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What is God’s Plan for His Creation

God’s Plan

God’s Plan for His Creation

Knowing God’s plan for His creation is to know the purpose for why we human beings and the rest of creation were created. There is a reason, cause, or impulse behind every action or event. The creation of the universe was a gigantic undertaking, even if we reflect only on our role in it. Unless we prefer to live in darkness and lead meaningless lives, pursuing things without knowing why or the end goal, it is a natural instinct of every conscious person to seek to know what God’s plan is, both individually and collectively. We shall explore the answer to this yearning based on what God Himself has revealed about his plan or our purpose in the holy scriptures.


God’s ultimate plan for His creation, as per Sufi cosmology, is beautifully revealed in a hadith qudsi, wherein it is stated: “I was a hidden treasure and I longed to be known, so I created the creation that I may be known.”

This hadith indicates that God’s plan for His creation and our purpose of being created is to know God, which is to gain gnosis. Importantly, there is no limit to the extent of this treasure or knowledge, as God is an entity without a beginning or an ending, who always was and always will be, suggesting an eternal and infinite source. Two God’s names that express these natures are Al-Hayy (Ever-Living) and Al-Qayyum (Self-Subsisting). We are living in a phase of the universe that is getting to know its Creator. That is the divine melody, which we can choose to either flow along with or be out of tune. This path to knowing God is the path of self-purification (tazkiya) and self-realisation (khud agaahi), which characterise spirituality.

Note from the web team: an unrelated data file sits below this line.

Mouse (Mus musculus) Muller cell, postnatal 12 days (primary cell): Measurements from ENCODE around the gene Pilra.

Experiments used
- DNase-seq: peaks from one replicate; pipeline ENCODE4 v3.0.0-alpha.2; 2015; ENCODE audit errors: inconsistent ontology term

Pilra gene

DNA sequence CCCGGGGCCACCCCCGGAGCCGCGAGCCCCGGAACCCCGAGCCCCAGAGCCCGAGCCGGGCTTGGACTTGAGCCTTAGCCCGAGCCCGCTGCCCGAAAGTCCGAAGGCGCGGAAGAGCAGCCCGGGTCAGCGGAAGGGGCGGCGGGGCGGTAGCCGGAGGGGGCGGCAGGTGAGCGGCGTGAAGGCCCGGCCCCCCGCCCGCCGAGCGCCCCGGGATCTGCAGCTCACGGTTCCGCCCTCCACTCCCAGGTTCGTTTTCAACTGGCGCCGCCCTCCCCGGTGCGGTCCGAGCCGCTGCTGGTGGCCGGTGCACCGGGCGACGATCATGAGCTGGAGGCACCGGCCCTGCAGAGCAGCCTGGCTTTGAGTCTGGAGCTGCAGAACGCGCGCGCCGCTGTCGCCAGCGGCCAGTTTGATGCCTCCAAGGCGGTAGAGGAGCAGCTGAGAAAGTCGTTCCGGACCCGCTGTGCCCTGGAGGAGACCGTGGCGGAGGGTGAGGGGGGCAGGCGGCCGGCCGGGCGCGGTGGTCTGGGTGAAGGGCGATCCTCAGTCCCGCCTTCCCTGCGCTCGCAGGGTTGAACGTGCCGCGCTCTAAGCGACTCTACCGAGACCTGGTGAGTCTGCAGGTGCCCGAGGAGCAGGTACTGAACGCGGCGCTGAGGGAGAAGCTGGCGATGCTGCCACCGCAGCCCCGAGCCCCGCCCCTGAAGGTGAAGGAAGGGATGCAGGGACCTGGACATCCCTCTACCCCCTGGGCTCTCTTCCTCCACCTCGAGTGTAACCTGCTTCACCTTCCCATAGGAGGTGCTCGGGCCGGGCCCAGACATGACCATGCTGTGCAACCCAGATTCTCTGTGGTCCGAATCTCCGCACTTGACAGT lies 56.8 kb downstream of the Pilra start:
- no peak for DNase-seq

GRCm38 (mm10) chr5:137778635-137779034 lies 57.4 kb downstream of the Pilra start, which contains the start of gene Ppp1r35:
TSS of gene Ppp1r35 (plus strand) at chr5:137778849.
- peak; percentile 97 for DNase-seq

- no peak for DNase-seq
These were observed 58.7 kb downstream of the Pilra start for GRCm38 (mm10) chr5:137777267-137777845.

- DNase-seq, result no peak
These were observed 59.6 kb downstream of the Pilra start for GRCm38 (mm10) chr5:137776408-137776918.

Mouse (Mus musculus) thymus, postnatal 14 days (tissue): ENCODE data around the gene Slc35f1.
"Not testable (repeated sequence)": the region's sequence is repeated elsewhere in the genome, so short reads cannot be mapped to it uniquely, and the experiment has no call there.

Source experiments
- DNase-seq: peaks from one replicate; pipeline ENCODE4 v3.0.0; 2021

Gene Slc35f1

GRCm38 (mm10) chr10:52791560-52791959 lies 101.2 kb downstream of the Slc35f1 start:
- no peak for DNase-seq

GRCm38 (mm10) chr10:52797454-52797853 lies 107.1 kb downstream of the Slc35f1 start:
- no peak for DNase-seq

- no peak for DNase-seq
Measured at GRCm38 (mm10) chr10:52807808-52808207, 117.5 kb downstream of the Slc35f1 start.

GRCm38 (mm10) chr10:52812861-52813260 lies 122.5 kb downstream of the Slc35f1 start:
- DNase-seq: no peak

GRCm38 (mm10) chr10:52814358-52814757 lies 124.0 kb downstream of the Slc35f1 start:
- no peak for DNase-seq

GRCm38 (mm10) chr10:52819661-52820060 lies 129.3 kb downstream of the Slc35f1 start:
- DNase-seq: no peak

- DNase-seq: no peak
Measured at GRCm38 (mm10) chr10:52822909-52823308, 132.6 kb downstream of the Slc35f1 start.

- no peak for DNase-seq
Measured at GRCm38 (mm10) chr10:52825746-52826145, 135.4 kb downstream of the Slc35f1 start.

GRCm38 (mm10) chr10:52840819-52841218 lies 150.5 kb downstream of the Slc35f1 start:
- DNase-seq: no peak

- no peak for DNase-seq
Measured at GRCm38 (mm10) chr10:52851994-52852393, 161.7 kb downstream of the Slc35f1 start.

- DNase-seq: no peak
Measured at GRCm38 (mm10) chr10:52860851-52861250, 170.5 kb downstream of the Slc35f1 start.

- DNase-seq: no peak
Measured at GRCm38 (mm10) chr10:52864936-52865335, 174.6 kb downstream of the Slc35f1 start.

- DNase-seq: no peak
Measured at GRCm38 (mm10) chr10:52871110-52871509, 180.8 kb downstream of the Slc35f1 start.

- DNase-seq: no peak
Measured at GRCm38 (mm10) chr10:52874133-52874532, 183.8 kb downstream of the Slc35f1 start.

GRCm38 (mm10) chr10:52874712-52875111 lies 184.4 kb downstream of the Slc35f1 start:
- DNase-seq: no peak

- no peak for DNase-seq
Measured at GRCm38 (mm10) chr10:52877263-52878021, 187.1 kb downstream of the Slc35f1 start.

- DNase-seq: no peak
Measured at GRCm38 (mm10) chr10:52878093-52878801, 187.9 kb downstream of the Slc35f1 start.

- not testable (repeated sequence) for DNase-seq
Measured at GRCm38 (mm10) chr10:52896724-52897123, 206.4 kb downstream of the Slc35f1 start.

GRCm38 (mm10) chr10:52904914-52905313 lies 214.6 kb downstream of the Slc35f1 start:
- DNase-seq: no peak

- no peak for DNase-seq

The longing expresses love, a natural desire to connect with the divine, and it leads to knowledge or expanded consciousness when we achieve that connection. Establishing such a connection is the essential meaning of ‘salah’, one of the fundamental pillars of Islam, which otherwise outwardly refers to the ritual prayer, a form of worship. The Holy Quran thus gives a direct answer to the question of why we were created. It was to serve or worship Him (Quran 51:56), not that He is in need of our worship per se. The Holy Bible states the same, that God created us to glorify and worship Him (Isaiah 43:7, Psalm 29:1-2, Chronicles 16:29). The esoteric meaning of worship here is to forge the connection with God.

For Buddhists, this is the goal of cultivating a deep understanding of the nature of reality, thereby gaining relief from suffering and attaining peace and enlightenment. Hindus describe the purpose of creation as ‘leela’, which means ‘the divine play’. The concept asserts that rather than the creation having an objective or purpose, it should be seen as the outcome of the playful nature of the divine. It is illustrated by the dance (naṭarāja) of Shiva, which is the dance of creation, preservation, and destruction. As per the Rig Veda, whatever is present has always been present and will always be so. It takes a cyclical view of creation and involves acknowledging that things only change their form rather than being created or destroyed. God’s plan is thus sustaining this reality.

In the Holy Bible, God’s plan for His creation is revealed in Genesis. This first book describes in detail what was created, how, and in what linear order, without explicitly mentioning the purpose. However, we can gain an idea of the underlying purpose. For example, when we come to the creation of human beings, we are told that they were created as the pinnacle of creation to be different from the rest of creation. They were created after His image and likeness (Genesis, 1:26-27), which includes their mental and spiritual capabilities. Reflecting His likeness is to manifest His nature and attributes. For example, knowing that God loves His creation means that we should likewise love every creature, including fellow human beings.